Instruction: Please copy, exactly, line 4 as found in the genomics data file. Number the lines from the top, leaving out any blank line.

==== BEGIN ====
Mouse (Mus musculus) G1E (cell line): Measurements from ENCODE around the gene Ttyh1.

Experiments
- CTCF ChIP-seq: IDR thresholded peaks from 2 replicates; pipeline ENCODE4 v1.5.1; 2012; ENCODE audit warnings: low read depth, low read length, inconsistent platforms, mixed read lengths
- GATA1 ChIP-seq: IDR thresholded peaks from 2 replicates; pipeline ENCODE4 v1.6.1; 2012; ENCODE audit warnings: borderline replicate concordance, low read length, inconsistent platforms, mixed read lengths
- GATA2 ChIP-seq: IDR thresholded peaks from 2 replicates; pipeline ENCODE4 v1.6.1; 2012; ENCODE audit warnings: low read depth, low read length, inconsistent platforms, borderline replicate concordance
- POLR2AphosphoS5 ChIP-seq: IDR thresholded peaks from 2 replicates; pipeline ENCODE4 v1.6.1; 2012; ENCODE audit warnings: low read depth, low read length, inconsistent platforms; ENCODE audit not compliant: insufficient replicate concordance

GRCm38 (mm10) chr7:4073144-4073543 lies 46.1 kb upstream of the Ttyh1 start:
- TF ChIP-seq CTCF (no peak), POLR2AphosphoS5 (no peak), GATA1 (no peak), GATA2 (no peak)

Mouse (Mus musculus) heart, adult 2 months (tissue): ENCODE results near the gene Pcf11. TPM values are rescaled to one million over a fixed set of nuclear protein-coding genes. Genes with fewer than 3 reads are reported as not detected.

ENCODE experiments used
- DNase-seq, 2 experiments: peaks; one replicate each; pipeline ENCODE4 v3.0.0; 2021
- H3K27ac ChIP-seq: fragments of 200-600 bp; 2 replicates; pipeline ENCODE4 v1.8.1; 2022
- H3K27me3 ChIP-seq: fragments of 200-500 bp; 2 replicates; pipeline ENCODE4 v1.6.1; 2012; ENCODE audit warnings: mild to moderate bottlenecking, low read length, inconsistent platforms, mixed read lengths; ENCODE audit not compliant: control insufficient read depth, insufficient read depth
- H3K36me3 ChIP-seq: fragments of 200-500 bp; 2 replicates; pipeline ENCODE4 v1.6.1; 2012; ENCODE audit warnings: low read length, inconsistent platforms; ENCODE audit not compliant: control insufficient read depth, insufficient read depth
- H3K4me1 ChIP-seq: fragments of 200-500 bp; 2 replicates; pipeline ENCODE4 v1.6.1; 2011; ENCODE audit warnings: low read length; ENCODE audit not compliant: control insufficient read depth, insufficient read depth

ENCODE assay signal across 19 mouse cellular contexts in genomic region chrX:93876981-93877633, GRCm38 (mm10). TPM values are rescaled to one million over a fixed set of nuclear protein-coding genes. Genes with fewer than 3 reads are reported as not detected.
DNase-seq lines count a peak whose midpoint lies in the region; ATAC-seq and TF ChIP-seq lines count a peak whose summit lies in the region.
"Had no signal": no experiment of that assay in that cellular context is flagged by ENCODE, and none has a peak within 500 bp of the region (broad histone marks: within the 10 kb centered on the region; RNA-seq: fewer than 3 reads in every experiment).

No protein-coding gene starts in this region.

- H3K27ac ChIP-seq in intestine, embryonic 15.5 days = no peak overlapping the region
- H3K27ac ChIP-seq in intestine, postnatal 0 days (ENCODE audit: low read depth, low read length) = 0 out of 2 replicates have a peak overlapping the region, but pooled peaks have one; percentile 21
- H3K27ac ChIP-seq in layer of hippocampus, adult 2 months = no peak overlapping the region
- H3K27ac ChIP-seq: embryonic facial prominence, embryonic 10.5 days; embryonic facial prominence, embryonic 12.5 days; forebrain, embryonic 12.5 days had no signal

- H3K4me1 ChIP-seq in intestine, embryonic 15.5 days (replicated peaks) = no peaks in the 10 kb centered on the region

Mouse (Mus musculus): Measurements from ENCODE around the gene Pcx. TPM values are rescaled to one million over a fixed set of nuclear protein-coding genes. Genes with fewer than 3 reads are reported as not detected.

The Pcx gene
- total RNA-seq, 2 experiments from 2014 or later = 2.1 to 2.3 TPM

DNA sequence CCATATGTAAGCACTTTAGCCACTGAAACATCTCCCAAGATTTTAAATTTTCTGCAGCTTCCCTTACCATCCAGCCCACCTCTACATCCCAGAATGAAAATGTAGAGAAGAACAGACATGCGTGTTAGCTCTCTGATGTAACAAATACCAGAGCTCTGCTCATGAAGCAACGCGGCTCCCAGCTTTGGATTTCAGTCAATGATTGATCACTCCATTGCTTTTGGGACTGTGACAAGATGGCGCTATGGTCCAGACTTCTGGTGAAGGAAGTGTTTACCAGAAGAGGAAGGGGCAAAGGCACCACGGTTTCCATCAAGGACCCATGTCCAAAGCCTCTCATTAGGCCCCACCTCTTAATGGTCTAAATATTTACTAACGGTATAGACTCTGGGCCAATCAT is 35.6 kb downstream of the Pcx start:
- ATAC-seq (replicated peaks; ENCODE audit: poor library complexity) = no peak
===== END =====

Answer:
- GATA1 ChIP-seq: IDR thresholded peaks from 2 replicates; pipeline ENCODE4 v1.6.1; 2012; ENCODE audit warnings: borderline replicate concordance, low read length, inconsistent platforms, mixed read lengths